The BIA now provides for the appointment of one receiver in the locality of the debtor with Canada-wide jurisdiction, eliminating the need for multiple, costly proceedings in each jurisdiction where the debtor has assets. The court may order a charge over all or part of the debtor’s property in favour of the receiver, ranking ahead of secured creditors, on notice to those creditors likely to be affected by the charge. The new provisions limit the relief available to secured creditors.
Simultaneously, the BIA restricts the mandate of interim receivers. Pursuant to the amendments, an interim receiver is terminated effective the earliest of
(i) the taking of possession by a national receiver over property over which the interim receiver was appointed;
(ii) the taking of possession by a trustee over such property; or
(iii) 30 days after the date of the interim receiver’s appointment or after a period specified by the court, or the date of approval of the proposal.
Finally, trustees and monitors are now expressly protected from successor employee liability for current or former employees of the debtor or predecessor, or in respect of a pension plan for the benefit of those employees that exists before the trustee or monitor’s appointment.
Transfers at Undervalue
The transfers at undervalue provisions in the BIA now apply to arm’s length parties for the year prior to a bankruptcy. The CCAA now also includes a similar provision. During this period, if the debtor received substantially less than fair market value for the transfer, the debtor was insolvent at the time of transfer or was rendered insolvent by the transfer, and the debtor intended to defraud, defeat, or delay a creditor, then the court may declare the transfer void. As a result, caution should be exercised going forward in transactions between arm’s length parties. Where questions about the solvency of a counterparty exists, enhanced due diligence may be warranted.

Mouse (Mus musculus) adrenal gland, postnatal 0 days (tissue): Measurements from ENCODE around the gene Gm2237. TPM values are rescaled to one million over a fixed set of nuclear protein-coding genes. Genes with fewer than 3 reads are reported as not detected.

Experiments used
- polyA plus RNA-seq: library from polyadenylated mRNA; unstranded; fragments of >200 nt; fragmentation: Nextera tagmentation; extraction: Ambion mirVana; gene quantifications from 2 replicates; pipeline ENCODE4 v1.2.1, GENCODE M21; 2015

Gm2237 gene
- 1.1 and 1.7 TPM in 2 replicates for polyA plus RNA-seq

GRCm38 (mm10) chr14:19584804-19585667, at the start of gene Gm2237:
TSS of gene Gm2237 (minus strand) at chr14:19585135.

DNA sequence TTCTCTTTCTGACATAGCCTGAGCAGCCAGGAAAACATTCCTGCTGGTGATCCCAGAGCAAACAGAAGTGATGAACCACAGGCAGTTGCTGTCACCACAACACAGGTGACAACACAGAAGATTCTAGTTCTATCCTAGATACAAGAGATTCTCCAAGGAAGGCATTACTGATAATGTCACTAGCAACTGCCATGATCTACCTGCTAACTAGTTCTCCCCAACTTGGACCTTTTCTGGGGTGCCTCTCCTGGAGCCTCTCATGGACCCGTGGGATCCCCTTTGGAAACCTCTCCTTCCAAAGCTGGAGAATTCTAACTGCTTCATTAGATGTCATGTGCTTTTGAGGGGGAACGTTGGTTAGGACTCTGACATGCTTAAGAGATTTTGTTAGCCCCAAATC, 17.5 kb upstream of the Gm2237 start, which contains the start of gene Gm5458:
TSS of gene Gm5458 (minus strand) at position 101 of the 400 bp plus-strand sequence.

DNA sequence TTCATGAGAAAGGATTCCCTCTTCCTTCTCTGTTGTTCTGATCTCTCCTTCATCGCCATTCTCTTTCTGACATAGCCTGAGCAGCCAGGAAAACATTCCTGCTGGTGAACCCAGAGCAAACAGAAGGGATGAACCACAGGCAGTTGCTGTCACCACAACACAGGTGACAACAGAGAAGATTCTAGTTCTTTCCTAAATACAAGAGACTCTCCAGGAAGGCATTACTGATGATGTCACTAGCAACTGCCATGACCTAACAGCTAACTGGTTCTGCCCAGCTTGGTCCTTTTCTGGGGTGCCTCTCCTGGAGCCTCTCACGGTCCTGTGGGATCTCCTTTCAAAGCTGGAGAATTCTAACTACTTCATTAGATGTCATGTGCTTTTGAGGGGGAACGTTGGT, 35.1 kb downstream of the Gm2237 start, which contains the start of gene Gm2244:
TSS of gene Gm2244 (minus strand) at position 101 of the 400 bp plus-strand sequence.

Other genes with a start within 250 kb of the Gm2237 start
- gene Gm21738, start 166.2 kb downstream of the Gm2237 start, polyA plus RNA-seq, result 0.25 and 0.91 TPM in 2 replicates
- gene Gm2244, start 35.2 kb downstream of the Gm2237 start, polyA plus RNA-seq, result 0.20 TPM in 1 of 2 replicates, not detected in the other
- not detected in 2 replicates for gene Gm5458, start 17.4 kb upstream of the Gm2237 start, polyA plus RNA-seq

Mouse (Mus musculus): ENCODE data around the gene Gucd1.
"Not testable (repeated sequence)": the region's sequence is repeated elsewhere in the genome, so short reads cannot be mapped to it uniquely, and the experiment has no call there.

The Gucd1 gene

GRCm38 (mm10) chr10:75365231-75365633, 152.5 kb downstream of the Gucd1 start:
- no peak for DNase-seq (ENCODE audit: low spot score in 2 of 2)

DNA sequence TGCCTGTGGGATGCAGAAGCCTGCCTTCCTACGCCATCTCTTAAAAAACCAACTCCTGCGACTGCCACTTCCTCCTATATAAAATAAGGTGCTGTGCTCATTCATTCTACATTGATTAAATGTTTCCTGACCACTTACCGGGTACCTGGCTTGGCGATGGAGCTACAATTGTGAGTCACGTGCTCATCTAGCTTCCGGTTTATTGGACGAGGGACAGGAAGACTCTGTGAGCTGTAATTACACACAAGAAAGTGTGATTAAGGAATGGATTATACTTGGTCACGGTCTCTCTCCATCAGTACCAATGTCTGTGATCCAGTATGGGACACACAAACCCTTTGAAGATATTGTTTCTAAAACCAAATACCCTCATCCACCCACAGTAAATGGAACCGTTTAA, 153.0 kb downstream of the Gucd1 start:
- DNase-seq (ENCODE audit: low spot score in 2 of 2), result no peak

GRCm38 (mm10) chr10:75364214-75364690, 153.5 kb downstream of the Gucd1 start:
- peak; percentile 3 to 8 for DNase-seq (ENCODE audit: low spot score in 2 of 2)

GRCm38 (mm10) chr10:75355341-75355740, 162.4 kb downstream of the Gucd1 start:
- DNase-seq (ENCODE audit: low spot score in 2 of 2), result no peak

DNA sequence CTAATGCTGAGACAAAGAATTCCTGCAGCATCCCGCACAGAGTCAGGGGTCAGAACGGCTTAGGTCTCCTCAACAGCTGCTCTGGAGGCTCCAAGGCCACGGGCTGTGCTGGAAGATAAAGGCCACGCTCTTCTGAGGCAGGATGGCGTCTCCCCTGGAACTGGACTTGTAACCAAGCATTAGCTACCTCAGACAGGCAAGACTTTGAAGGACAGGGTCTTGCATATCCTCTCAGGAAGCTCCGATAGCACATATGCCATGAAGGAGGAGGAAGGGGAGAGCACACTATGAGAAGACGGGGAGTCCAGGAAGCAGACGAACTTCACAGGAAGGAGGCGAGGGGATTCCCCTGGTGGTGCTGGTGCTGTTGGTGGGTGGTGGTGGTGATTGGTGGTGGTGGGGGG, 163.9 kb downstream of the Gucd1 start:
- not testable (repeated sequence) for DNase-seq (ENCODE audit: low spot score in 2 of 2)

A director may now face court-ordered removal from the board if the court is satisfied that the director is unreasonably impairing (or is likely to unreasonably impair) the possibility of a viable proposal, compromise or arrangement, or is acting (or is likely to act) inappropriately as a director in the circumstances. There are no criteria stipulated about the character or qualification of any replacement director, or the conditions under which such replacement may agree to serve.